Presentation on theme: "Art with a Twist Campello on Contemporary. Or what this really will be… Who is this Campello guy anyway? A quick review of art history A quick lesson."— Presentation transcript:
Enter the Greeks We think that the ancient Greeks were the first culture to use art to decorate their homes. Initially copied the Egyptians, but then exploded art into classical realism, with super accurate portrayals of people.
Then the Germans head South… Rome falls in 410 AD The various German tribes sweep down from the North and essentially wipe out Roman civilization in Europe as the Roman Emperor moves to Constantinople. Germanic tribes pour by the millions into Northern Italy, France and Spain and set up their own kingdoms in those areas. Dark Ages begin…
Enter the Christian Church… Around 11 th century in Daphne, Greece
Enter the Realists and the Impressionists… … an abstract object, invisible or non existent, does not belong in the domain of painting… show me an angel and Ill paint one… Gustave Courbet (1819 - 1877) Rejected by the jurors for the 1855 Paris International Exhibition, he sets up his own pavilion and calls it the Pavilion of Realism.
Impressionism The term is introduced by art critic Louis Leroy ridiculing a landscape by Monet titled Impression – Sunrise.
But it really began in 1863, at the Salon des Refuses, an exhibition held to accommodate the angry artists who had been rejected for the Salon that year.
From the 1860s Impressionist painters such as Monet, Pissarro, Renoir, Degas and others followed Manets lead in painting scenes of contemporary life and landscapes. Led to some of them painting outdoors, directly from nature. From this comes a new revelation of light, climate and atmosphere. Science added new colors to their palette and understanding of color theory. Most of their exhibitions irritated the public and the critics. Colors influenced greatly by the arrival of Japanese Ukiyo-e woodblock prints in Europe
By the late 1800s, Impressionism has been accepted as real art, and thus was no longer the new thing. And the new generation of painters are no longer just interested in momentary sensations of light and color. Four painters lead the charge into Post- Impressionism: Seurat, Cezanne, Van Gogh and Gauguin.
Review Characteristics of Impressionist painting usually include visible, choppy brushstrokes, open composition, emphasis on light in its changing qualities (often accentuating the effects of the passage of time), common, ordinary subject matter, movement as a key element of human perception, and often unusual visual angles.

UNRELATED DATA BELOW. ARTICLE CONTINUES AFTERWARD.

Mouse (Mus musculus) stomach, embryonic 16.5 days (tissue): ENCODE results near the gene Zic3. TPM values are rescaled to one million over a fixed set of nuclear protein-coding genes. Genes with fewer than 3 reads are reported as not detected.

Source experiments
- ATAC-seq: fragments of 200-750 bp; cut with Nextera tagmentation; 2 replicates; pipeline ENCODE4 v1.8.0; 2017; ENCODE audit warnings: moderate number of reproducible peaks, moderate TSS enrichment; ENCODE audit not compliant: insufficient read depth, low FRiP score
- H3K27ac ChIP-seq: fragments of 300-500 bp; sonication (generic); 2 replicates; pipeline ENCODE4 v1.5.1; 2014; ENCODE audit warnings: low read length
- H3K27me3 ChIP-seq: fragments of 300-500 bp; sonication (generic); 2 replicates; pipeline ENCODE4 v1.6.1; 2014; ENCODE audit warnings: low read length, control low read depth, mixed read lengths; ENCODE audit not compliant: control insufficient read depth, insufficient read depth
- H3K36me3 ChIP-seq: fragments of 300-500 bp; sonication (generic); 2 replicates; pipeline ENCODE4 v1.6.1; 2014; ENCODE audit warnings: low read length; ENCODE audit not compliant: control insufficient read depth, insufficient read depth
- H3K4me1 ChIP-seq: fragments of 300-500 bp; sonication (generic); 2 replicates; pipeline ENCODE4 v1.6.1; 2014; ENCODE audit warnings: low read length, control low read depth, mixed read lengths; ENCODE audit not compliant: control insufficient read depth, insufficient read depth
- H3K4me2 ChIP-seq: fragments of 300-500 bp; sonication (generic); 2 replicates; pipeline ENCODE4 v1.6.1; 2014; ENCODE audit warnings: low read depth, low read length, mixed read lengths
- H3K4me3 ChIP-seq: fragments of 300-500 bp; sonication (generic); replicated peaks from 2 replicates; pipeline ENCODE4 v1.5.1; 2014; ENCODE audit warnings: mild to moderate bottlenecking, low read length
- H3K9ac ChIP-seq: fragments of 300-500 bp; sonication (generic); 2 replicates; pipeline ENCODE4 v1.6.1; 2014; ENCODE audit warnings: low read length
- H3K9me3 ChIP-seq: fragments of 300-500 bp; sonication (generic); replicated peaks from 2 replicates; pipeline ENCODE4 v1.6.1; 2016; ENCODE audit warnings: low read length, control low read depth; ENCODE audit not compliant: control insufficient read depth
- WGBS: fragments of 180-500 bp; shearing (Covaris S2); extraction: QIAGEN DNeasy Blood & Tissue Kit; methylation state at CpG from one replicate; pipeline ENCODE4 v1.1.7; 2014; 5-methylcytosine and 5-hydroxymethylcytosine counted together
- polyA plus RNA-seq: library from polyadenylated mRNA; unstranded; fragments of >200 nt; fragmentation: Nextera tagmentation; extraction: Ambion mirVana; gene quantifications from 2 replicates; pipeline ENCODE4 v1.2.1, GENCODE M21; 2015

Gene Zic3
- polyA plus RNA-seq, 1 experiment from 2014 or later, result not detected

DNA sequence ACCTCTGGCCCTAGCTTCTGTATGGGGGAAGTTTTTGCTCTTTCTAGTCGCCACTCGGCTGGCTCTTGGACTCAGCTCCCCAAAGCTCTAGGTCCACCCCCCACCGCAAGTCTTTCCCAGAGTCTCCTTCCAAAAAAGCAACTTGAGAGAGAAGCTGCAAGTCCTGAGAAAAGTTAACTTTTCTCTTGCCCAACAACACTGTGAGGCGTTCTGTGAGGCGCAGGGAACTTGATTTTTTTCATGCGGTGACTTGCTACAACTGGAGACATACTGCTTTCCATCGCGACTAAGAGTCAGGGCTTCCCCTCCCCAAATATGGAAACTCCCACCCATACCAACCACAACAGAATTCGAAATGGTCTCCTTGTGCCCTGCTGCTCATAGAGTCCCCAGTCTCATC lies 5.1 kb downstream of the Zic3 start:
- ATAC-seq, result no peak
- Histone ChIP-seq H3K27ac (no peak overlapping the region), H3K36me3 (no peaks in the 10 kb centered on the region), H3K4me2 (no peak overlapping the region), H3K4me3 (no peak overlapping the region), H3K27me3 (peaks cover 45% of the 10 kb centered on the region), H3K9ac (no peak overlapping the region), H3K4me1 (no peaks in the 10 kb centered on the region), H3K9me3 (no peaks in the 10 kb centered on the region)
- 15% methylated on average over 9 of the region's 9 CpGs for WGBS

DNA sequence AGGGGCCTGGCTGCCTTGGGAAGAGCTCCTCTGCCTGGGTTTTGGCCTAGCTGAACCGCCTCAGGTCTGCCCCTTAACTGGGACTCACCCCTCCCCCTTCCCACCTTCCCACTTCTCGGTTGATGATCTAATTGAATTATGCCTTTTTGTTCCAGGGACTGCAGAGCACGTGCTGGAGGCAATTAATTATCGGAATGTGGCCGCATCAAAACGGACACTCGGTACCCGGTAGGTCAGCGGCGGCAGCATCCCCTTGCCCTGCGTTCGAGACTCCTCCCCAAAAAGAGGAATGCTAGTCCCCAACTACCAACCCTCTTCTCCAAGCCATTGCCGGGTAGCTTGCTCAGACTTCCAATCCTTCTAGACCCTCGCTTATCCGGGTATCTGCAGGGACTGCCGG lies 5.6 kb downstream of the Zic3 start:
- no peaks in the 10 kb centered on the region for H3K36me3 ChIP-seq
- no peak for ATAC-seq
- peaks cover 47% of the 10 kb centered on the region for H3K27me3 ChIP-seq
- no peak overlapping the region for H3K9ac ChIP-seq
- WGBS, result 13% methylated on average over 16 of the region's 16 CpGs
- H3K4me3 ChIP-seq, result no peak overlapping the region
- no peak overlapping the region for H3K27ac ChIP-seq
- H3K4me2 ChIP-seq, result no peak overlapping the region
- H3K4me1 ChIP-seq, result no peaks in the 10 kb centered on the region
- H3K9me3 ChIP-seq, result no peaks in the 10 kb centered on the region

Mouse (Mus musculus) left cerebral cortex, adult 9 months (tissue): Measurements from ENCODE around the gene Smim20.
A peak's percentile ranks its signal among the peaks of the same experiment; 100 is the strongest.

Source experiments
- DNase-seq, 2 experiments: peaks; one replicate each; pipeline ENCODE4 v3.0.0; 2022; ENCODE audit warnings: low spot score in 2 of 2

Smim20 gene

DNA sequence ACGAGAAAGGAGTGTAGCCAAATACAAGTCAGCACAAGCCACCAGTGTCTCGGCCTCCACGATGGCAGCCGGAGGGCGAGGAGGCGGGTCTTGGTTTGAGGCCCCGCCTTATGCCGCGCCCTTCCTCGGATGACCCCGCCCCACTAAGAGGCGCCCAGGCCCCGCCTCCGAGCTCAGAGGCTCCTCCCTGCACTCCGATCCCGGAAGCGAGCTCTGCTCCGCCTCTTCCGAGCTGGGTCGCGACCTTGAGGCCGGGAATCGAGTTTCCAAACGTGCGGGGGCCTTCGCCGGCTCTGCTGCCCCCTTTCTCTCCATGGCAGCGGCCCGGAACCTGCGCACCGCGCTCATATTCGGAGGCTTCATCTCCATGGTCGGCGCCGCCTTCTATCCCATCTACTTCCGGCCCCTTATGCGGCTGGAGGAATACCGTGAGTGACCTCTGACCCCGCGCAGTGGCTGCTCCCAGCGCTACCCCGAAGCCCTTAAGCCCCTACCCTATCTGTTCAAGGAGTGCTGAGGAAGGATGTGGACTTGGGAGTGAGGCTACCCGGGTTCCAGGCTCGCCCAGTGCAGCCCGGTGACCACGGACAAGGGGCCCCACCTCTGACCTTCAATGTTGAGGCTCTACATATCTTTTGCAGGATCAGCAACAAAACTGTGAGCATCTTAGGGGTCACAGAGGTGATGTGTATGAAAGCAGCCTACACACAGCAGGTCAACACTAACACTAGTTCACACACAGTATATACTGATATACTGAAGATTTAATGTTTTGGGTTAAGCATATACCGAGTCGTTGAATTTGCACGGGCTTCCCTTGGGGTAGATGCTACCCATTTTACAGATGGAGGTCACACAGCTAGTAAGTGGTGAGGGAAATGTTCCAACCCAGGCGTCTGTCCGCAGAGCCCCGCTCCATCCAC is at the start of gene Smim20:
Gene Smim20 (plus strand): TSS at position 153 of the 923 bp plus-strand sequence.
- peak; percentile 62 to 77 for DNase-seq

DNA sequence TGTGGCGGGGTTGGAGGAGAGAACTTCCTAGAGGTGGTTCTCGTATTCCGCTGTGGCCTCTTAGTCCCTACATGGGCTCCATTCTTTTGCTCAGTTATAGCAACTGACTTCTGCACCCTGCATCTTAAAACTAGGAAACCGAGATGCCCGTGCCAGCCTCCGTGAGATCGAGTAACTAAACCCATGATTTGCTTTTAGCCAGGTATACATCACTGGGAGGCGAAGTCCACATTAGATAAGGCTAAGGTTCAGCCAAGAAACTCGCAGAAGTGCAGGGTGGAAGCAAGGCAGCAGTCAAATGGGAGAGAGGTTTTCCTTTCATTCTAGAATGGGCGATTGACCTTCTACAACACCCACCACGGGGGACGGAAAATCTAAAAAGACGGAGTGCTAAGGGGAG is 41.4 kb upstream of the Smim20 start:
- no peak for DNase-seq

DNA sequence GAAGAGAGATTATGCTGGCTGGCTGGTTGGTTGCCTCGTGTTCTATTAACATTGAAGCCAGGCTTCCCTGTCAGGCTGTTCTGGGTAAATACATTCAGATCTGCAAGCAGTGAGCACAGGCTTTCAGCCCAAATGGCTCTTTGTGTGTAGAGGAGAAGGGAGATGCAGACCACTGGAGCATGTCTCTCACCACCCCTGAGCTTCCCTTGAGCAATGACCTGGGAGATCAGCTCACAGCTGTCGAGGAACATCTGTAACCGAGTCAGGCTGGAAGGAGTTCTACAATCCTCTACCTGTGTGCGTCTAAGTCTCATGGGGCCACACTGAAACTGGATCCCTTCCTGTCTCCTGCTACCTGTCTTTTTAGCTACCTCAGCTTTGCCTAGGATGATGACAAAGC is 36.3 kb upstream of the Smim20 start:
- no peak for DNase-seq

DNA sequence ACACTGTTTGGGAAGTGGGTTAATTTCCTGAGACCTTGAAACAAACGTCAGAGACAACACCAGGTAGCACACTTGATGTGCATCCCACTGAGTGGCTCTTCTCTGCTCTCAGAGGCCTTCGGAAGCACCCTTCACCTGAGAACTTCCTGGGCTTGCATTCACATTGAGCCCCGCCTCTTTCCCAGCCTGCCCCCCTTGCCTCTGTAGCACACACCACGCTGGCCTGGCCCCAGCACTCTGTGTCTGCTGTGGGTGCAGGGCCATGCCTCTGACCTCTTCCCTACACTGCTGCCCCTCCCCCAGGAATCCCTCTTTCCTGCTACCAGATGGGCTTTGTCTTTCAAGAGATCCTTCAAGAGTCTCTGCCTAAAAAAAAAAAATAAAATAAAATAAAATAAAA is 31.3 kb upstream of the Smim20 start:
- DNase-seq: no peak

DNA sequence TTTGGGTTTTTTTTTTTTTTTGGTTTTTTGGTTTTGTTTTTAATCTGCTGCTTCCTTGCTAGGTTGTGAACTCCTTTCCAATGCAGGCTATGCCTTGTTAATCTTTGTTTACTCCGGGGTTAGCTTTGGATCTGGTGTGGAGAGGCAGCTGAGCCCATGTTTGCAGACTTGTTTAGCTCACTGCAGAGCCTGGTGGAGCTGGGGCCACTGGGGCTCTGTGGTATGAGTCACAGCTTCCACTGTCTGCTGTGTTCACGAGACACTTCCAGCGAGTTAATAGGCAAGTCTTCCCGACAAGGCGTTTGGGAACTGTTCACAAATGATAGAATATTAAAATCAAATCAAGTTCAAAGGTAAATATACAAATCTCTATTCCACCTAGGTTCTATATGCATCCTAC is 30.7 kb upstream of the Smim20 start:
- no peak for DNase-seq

Not too many well-known contemporary painters paint in the style of the Impressionists… but many lesser known artists still do, and when they do, their work is considered by critics and museums to be too derivative.
Enter the 20 th century Fauvism, Expressionism, Cubism, Dadaism, Surrealism, Abstract Expressionism, Optical Art, Pop Art… Eventually, everything becomes art
The period after WWII sees a rediscovery of the abstract works of earlier painters. In the US totally abstract work first surfaces around 1948 in the works of Jackson Pollock and it is harshly received by the critics and the public. By the 50s it is surprisingly suddenly accepted and abstract art is the new American hit!
The Washington Color School The home boys put the DC area on the art map! Originally a group of DC area painters who showed works in the "Washington Color Painters" exhibit at the Washington Gallery of Modern Art in Washington, DC in 1965. The exhibition's organizer was Gerald "Gerry" Nordland and the painters included Morris Louis, Kenneth Noland, Gene Davis, Howard Mehring, Thomas "Tom" Downing, and Paul Reed. Sometimes called the stripe painters.
The last decades of the 20 th century saw post-modernism and everything became art – driven mostly by theory. The concept, not the product, sometimes was the art. Video and photography finally found their footing and became hot commodities in the art market. And yet, in spite of many claims that painting is dead, painting continues to lead the way as an art commodity. The art critics hate this.